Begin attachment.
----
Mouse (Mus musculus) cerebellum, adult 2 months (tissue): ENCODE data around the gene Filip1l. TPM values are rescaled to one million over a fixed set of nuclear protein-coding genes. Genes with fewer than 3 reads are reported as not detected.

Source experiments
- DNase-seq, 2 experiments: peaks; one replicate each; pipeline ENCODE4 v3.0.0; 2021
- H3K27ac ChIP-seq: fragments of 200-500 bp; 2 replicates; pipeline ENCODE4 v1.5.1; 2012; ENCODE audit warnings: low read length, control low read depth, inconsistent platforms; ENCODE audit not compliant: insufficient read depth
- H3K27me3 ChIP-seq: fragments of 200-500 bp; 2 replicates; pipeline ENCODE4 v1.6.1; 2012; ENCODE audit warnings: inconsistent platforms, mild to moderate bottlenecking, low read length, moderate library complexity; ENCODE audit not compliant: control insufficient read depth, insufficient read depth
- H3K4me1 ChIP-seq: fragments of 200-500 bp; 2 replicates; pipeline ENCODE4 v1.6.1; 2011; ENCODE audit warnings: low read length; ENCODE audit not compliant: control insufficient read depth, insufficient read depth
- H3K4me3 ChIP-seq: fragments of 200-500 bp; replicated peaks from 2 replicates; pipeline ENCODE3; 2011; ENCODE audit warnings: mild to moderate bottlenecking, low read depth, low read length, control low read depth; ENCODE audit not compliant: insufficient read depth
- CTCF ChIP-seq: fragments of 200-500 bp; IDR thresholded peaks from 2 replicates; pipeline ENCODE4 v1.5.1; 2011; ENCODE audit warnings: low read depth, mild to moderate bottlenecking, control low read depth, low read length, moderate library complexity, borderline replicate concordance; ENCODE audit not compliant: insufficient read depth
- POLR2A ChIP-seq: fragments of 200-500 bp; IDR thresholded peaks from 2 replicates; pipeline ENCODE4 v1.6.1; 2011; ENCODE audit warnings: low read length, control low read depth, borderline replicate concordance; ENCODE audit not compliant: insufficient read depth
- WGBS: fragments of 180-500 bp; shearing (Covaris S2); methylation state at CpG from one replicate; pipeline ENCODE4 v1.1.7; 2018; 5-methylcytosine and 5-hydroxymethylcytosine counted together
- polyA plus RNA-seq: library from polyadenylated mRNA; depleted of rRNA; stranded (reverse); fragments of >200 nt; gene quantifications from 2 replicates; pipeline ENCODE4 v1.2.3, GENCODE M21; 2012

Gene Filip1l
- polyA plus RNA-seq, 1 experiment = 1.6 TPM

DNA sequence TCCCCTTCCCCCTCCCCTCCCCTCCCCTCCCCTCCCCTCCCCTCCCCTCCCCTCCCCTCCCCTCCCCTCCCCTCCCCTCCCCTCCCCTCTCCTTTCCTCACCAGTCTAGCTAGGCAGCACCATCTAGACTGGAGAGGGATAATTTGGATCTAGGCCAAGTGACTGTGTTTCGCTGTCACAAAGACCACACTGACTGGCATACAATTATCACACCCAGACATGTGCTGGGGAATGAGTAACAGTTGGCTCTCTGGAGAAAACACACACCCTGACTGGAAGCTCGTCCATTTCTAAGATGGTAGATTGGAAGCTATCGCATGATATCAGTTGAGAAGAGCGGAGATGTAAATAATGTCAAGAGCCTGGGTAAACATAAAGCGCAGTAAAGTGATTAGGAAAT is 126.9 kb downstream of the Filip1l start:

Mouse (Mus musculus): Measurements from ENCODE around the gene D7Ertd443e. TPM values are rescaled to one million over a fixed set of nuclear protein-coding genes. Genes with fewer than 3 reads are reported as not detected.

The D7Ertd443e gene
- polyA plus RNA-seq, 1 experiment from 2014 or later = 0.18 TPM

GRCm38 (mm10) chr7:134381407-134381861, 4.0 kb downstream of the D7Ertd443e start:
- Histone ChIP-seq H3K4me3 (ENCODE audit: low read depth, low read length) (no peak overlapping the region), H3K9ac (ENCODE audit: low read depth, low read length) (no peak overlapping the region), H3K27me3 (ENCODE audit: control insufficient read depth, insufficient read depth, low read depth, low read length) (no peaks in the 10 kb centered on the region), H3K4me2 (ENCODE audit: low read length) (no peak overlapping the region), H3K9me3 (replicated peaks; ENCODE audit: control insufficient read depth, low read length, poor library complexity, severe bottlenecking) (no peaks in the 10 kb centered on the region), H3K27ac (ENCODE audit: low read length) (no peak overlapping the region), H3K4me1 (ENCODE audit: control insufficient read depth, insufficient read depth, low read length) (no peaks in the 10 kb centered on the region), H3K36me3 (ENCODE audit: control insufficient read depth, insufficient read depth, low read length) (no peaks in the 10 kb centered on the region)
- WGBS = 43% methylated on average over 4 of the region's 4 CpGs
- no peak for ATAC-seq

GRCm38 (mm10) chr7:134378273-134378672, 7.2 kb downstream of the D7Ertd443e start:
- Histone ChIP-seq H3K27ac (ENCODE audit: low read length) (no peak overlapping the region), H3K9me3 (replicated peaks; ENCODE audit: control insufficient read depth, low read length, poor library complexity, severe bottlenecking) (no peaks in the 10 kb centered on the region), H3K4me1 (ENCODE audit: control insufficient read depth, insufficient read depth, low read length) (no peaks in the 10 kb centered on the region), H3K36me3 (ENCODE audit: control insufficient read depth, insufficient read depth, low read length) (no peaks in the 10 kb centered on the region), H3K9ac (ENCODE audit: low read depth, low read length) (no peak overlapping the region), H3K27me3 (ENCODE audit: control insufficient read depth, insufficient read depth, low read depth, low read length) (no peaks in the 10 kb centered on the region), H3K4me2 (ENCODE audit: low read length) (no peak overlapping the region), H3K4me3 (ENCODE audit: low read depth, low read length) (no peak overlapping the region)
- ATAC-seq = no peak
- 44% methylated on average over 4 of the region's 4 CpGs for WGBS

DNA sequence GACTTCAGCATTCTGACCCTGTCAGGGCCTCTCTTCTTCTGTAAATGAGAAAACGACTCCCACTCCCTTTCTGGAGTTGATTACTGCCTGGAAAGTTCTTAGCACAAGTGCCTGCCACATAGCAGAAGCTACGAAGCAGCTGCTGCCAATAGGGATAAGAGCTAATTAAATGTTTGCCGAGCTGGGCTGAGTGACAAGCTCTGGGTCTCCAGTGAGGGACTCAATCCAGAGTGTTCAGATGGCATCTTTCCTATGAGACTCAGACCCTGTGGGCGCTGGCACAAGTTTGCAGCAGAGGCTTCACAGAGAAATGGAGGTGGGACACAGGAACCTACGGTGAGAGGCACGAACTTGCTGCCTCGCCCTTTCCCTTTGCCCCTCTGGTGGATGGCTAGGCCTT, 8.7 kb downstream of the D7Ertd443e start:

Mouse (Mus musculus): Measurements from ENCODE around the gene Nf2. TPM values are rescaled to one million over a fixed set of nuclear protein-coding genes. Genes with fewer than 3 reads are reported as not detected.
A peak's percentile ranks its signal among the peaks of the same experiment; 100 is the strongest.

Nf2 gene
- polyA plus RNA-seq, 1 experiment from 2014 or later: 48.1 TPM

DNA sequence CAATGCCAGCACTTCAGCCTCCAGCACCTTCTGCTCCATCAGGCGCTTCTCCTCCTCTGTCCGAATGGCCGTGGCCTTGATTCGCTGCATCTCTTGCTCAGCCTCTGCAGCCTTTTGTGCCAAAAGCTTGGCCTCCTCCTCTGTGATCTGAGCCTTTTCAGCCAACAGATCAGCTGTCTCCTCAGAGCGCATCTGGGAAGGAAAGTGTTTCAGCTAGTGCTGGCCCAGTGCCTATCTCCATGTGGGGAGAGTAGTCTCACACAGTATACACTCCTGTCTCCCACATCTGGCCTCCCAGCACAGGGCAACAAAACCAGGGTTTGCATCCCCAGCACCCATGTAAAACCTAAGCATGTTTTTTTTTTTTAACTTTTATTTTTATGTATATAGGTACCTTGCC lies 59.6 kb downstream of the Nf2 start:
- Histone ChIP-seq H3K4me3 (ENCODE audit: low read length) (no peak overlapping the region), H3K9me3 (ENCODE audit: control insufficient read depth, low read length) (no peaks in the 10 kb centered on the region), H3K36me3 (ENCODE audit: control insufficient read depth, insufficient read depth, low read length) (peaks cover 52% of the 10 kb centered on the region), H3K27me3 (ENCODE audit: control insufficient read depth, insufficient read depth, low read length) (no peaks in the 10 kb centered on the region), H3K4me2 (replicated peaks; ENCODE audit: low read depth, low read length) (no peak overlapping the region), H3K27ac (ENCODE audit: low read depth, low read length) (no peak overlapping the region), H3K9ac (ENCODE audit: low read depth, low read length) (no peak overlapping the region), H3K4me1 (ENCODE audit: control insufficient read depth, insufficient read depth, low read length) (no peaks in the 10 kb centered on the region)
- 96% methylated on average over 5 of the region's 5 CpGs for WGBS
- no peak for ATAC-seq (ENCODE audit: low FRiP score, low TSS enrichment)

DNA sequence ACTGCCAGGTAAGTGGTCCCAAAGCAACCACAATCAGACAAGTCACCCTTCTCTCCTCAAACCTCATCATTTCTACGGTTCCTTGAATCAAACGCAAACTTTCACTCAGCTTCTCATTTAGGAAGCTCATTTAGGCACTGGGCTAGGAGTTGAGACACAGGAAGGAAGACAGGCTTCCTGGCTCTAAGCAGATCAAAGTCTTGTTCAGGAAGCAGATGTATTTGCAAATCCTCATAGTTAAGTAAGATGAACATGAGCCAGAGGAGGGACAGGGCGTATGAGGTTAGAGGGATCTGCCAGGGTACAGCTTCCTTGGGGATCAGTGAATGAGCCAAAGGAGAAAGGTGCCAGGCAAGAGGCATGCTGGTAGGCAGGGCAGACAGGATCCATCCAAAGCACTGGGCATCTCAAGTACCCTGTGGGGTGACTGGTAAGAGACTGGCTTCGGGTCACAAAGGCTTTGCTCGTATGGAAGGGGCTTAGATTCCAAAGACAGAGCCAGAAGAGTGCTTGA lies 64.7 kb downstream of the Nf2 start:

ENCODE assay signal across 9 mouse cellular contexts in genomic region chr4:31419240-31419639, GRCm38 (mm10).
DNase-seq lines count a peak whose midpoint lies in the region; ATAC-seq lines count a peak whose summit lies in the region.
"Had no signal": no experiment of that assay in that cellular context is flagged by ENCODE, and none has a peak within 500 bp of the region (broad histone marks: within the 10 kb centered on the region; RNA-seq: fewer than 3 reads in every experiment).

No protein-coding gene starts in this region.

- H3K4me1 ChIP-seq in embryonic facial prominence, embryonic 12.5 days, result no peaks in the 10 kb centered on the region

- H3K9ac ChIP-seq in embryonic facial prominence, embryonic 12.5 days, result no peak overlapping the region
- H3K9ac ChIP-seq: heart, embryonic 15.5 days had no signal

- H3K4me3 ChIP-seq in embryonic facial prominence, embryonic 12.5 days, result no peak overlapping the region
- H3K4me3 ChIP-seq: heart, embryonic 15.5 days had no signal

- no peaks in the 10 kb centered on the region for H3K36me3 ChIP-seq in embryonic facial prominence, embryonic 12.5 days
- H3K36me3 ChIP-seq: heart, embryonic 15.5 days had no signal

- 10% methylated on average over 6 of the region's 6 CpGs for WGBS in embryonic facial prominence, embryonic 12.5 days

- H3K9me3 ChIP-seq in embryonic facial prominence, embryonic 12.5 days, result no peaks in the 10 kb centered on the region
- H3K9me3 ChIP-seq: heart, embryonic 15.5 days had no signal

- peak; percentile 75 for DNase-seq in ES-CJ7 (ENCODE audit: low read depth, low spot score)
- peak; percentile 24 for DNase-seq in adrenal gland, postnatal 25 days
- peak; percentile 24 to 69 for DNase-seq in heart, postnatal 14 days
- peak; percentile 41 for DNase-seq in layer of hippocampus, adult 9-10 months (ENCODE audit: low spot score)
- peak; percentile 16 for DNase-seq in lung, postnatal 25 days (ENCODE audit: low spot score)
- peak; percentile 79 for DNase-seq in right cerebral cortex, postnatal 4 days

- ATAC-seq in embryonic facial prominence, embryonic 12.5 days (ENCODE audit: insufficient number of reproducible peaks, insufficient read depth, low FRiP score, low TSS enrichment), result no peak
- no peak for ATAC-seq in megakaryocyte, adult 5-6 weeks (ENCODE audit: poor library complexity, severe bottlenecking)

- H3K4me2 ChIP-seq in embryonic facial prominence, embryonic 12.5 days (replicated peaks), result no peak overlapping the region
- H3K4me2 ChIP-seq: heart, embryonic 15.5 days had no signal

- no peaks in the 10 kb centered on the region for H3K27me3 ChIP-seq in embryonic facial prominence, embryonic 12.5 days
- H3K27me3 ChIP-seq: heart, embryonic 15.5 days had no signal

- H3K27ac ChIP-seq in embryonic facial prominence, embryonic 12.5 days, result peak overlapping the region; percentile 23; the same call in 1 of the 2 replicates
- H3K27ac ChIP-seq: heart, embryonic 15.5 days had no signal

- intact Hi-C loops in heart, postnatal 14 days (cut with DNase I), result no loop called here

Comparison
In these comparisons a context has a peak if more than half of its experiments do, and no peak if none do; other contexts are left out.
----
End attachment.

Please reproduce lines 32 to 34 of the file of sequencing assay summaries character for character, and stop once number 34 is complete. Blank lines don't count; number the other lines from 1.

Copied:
- Histone ChIP-seq H3K4me3 (ENCODE audit: low read length) (no peak overlapping the region), H3K9me3 (ENCODE audit: control insufficient read depth, low read length) (no peaks in the 10 kb centered on the region), H3K36me3 (ENCODE audit: control insufficient read depth, insufficient read depth, low read length) (peaks cover 52% of the 10 kb centered on the region), H3K27me3 (ENCODE audit: control insufficient read depth, insufficient read depth, low read length) (no peaks in the 10 kb centered on the region), H3K4me2 (replicated peaks; ENCODE audit: low read depth, low read length) (no peak overlapping the region), H3K27ac (ENCODE audit: low read depth, low read length) (no peak overlapping the region), H3K9ac (ENCODE audit: low read depth, low read length) (no peak overlapping the region), H3K4me1 (ENCODE audit: control insufficient read depth, insufficient read depth, low read length) (no peaks in the 10 kb centered on the region)
- 96% methylated on average over 5 of the region's 5 CpGs for WGBS
- no peak for ATAC-seq (ENCODE audit: low FRiP score, low TSS enrichment)